By David Hunter
Unley – Stirling 148.6km
Last year the organisers decided not to have the usual finish in Stirling, thankfully, they have brought it back. For those that love an uphill sprint, it doesn’t get much better than this.
The stage is slightly easier than in previous years, with just four circuits to be negotiated. This significantly decreases the level of difficulty, but it all depends on the speed the bunch decides to take the early laps. It’s still possible to make this a difficult stage, but I don’t see many teams keen on this.
The climb isn’t particularly hard, only around 4km at 4%. The riders then dip down and hit a fast downhill, involving a roundabout, before the road rises for the final 1.8km. This is a very dangerous point of the race, it is possible for a late attack to stick. If not, we could still see a surge from the 500m mark. The road is very wide, allowing attackers to switch away from the bunch and find some clean air. This isn’t a guaranteed sprint.
The opening intermediate sprint comes after 46km. If the break takes a while to form, we could see some of the GC boys interested in the bonus time. They know that BMC are vulnerable in any sprint. We then have 10, 6 and 4 on the finishing line. BMC are faced with an interesting choice about who sprints, as Gerrans is their quickest man, but Dennis would also like a chance of making the podium, just like he did in 2016. The BMC director has some big decisions to make.
With the likes of Sagan present, it will be hard for the puncheurs to take a win. Both Haas and McCarthy know that they need bonus seconds before we head to Willunga, that could see them adopting a risky tactic. An attack with 1km remaining will either end in victory, or a place in the bunch. Realistically, both could challenge for 3rd in the sprint, but will they risk the 4 second bonus for a stage win and 10 seconds?
Roasting hot! This will make the stage seem very difficult for a lot of riders.
Peter Sagan – won the People’s Choice Classic and finished 3rd in the opening stage. If this was in July, no one would be able to get close to Sagan. Bora are here to support Jay McCarthy, does that mean Sagan will be leading him out? It certainly is an interesting dilemma for the team boss, as McCarthy really does need the bonus seconds, but Sagan is the favourite for the stage. I can’t help think that if Sagan wants to win this stage, he will.
Caleb Ewan – it is easy to write him off for this stage, but I see no reason to do so. Given the way he was climbing in the Aussie road nats, he must be confident of making the sprint. This stage is known for being too hard for a lot of the quick men, but Ewan is a capable of getting over small climbs. The uphill sprint isn’t a problem for him either, his Vuelta stage win in 2015 was an uphill sprint. If the opening laps are easy, Ewan will not be dropped. He seems to be having a few problems with his lead-out, I still think it was a mistake to leave Kluge and Mezgec back home.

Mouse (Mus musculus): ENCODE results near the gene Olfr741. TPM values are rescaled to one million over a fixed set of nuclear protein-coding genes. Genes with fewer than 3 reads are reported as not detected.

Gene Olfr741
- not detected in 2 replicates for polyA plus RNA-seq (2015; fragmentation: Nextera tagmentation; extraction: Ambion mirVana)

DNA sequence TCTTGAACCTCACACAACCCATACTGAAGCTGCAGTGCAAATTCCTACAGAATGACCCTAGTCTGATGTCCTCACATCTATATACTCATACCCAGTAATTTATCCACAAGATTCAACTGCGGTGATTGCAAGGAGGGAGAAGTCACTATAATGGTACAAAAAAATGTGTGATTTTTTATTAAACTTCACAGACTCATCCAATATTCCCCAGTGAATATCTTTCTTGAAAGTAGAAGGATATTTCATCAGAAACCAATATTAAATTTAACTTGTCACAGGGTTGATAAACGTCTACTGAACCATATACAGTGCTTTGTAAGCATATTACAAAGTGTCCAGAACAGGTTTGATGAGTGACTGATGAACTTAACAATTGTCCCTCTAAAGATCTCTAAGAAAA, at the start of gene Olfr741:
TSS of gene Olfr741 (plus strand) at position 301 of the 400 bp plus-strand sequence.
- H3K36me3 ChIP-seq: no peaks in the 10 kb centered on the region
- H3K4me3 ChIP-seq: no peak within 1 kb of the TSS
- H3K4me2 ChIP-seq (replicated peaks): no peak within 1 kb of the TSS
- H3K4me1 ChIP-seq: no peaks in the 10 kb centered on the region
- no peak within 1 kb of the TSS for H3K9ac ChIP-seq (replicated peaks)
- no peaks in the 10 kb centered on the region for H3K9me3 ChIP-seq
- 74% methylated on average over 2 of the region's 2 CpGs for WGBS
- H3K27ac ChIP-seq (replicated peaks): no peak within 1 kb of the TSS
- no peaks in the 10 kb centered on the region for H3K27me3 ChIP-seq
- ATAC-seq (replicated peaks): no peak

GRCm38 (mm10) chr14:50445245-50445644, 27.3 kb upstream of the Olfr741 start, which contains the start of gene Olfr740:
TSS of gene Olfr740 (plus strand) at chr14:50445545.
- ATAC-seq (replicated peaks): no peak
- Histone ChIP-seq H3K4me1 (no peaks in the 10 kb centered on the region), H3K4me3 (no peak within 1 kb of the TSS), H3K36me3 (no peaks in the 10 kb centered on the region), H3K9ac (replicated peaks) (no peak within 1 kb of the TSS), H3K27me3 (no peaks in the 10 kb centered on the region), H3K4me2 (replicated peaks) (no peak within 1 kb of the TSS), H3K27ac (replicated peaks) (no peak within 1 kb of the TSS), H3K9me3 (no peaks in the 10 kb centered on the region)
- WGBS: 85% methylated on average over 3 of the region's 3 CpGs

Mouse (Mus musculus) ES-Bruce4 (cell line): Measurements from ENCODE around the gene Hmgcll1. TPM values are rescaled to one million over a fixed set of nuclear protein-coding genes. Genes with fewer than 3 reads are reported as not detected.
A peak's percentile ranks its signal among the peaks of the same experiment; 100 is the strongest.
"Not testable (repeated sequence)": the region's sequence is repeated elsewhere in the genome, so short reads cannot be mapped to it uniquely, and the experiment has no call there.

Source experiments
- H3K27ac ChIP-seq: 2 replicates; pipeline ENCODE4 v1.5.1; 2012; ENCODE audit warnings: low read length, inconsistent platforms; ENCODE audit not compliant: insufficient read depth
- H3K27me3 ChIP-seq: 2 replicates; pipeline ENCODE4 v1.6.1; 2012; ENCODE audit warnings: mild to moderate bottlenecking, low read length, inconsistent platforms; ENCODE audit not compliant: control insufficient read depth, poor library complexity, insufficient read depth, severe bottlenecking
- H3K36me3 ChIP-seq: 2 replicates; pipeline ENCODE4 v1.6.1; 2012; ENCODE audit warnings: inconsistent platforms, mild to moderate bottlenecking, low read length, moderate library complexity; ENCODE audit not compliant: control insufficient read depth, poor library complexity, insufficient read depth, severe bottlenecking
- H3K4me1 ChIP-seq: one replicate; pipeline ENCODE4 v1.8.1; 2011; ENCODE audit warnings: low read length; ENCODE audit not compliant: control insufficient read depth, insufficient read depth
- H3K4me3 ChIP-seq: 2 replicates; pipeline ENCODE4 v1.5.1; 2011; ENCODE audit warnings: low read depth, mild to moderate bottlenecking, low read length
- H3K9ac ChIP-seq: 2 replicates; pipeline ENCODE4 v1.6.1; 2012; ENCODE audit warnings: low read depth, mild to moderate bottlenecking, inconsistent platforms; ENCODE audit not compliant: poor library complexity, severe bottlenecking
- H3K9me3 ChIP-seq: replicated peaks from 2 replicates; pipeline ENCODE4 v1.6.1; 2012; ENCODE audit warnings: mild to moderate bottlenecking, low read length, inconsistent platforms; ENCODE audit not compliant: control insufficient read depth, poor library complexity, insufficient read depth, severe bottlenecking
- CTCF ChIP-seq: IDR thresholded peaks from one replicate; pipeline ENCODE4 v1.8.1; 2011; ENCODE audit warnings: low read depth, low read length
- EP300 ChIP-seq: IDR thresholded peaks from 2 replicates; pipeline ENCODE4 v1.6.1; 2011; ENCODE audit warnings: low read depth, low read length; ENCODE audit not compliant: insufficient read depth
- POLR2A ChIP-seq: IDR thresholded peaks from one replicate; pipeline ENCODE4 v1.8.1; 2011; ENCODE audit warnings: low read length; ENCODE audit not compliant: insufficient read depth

Andre Greipel – has a terrible record in Stirling. The German has started the race in fine form, but this circuit is not to his liking and I don’t see him competing for the win.
Simon Gerrans – was 2nd here back in 2014, just losing out to Diego Ulissi. As I have mentioned, he should be BMC’s best option, but we will have to see if he gets the nod. Now 37 years old, I’m not sure what zip he has left in his sprint. I would be surprised to see him win, but maybe there is life in the old dog.
Jay McCarthy – won this stage in 2016, but a crash did take out some of his main rivals. The Aussie has a very fast jump, something that helped him take silver in the recent Aussie road nats. No doubt he is Bora’s main man for the race, but will they favour him over Sagan in this stage? If he is lucky enough to be led out by Sagan, he would have a massive advantage over his rivals.
Diego Ulissi – won the stage in 2014 and just lost out to McCarthy, back in 2016. Now riding for UAE, Ulissi enjoyed a good 2017, including a win in GP Montreal. He likes a tough finish, but would prefer a steeper gradient. Looking at the kick of his rivals, I think it will be difficult for Ulissi to win this stage, but a podium is possible.
Nathan Haas – he’s in a very similar position to McCarthy, with pressure on him to pick up bonus seconds. Haas has always been an underdog in this race, it will be interesting to see how he deals with the pressure of being one of the favourites. His team looks very strong, I can see them lining out the bunch in the closing kilometres. A strong sprinter, Haas has a good chance of making the podium, especially with Restrepo leading him out.
It all depends on what Bora want to do. I think they’ll try and set up McCarthy, but Nathan Haas will take the win.
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